Now that the front was dealt with I needed to do something similar to the rear opening (you never know what those judges will look for with their flashlights and dental mirrors!). The exhaust area is a rectangle about 2 inches wide by a quarter inch high. There is a P/E piece that looks like the grill of a barbeque or ship railing that installs in this position. Cutting, cleaning and bending stainless steel is not fun. To blank off the wing sections I measured the inside height between the two halves and the distance from top to bottom and from front to back. I then cut out styrene strips for each side and curved them from the intake tube back to the outer edges of the exhaust and glued them in place. I also installed a bottom plate between the two side plates to give it a flat interior. When I was satisfied that everything fit right it was all paint ed gloss black inside. With the two halves together and the exhaust grill in place it looks pretty good and if you use a flashlight to look into it light bounces around so its hard to see any edges unless you hold the model at just the right angle. (I hate it when contest judges insist on picking up models!)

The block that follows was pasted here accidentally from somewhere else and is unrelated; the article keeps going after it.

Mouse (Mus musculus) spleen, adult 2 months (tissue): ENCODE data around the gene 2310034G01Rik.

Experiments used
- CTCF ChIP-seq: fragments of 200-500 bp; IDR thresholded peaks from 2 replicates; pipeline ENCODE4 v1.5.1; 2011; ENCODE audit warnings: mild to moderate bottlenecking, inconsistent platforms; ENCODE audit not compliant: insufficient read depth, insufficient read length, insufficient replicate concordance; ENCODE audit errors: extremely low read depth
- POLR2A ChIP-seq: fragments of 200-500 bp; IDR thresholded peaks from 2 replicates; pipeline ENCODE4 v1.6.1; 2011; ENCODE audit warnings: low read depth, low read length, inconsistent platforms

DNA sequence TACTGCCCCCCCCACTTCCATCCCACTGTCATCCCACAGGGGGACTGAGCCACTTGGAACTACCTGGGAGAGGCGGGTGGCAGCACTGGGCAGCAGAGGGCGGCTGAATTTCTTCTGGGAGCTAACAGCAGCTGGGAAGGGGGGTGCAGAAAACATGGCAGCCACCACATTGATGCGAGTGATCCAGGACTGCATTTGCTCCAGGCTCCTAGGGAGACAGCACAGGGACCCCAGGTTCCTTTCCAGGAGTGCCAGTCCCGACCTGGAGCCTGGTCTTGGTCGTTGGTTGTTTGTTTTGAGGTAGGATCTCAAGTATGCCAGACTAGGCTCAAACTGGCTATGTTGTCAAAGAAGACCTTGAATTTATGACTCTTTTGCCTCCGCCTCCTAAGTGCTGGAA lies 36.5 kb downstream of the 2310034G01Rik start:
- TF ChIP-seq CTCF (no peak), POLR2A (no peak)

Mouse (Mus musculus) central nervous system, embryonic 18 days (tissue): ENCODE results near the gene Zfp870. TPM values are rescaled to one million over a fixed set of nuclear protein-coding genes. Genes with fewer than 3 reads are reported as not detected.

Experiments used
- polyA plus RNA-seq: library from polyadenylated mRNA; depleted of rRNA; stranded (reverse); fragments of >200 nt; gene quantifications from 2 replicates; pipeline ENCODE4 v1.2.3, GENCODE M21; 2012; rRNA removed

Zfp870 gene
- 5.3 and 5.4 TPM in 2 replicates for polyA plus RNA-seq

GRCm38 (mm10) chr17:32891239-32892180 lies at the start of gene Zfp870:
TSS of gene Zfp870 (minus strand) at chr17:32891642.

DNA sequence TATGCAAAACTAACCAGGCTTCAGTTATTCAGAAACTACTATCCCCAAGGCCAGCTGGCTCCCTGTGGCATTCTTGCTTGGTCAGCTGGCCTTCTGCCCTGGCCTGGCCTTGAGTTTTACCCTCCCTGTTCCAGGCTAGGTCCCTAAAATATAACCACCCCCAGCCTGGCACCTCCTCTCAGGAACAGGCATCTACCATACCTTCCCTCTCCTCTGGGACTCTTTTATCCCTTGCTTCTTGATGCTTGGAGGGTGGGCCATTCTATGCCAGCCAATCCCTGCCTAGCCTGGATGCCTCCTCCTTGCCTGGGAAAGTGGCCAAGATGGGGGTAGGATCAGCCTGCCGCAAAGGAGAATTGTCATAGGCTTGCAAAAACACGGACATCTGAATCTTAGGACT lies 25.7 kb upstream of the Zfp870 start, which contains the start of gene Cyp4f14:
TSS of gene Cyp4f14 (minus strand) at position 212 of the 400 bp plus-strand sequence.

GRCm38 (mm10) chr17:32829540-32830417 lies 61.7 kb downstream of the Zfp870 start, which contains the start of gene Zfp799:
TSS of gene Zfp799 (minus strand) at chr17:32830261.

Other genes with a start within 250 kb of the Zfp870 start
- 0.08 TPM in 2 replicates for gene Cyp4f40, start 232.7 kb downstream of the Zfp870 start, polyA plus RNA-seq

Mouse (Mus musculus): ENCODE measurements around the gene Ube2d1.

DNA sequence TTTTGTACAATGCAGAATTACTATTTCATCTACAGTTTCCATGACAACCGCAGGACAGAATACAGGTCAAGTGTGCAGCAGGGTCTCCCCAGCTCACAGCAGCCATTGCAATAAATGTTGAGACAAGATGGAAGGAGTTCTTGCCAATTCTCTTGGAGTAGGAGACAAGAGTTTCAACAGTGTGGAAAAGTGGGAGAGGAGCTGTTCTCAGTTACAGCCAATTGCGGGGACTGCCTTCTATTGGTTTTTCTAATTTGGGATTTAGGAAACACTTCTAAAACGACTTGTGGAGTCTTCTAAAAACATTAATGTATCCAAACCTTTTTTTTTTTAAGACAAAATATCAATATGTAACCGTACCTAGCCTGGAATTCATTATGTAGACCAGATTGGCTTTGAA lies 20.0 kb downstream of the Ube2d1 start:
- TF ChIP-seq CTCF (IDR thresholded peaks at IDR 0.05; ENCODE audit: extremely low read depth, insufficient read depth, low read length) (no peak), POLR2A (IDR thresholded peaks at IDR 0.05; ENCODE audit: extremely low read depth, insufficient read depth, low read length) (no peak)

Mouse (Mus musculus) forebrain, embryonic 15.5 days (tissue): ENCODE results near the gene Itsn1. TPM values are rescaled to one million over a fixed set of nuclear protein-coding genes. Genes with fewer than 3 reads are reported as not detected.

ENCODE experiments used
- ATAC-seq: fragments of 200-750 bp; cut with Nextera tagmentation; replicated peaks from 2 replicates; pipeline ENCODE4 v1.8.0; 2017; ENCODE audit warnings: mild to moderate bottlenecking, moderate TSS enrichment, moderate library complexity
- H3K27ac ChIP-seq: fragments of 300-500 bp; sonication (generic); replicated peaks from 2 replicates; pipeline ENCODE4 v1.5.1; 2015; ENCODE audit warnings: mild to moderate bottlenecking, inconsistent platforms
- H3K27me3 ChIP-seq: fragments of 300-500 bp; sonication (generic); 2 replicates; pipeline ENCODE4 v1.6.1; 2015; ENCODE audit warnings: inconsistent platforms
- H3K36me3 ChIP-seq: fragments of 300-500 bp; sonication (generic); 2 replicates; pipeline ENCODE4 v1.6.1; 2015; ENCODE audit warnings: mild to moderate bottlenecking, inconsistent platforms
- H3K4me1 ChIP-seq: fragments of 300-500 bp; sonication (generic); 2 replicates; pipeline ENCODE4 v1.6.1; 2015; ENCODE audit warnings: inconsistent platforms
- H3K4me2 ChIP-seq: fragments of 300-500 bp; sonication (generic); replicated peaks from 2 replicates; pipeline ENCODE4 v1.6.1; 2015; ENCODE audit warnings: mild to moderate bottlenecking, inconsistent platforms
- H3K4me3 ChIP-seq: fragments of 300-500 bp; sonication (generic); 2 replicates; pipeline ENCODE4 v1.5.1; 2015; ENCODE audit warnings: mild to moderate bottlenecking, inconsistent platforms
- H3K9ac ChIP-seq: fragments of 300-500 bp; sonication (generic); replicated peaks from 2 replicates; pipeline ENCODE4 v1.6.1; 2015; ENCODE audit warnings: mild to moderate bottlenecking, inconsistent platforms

Before the final assembly of the wings I installed plastic tubing in the gun ports so you can't look into the wings. Because of the swept wing there's a lot of sanding and fitting to get the tubing to fit correctly. The wing halves match up very good and I didn't have to use any filler. The last part to fit to this assembly was the ring that goes on the front of the intake.

The main cockpit components are mounted on the center section of the top wing that will be sandwiched between the two tail halves. I dry fitted the seat, control stick and rudder pedals. When I set the tail/cockpit over them for some reason it didn't look right. The control stick and rudder pedals looked to far away from the seat. The pilot would have to have the arms of a gorilla to reach the control stick. I filled in the holes and moved the pedals and stick closer to the seat. The seat comes with P/E seat belts.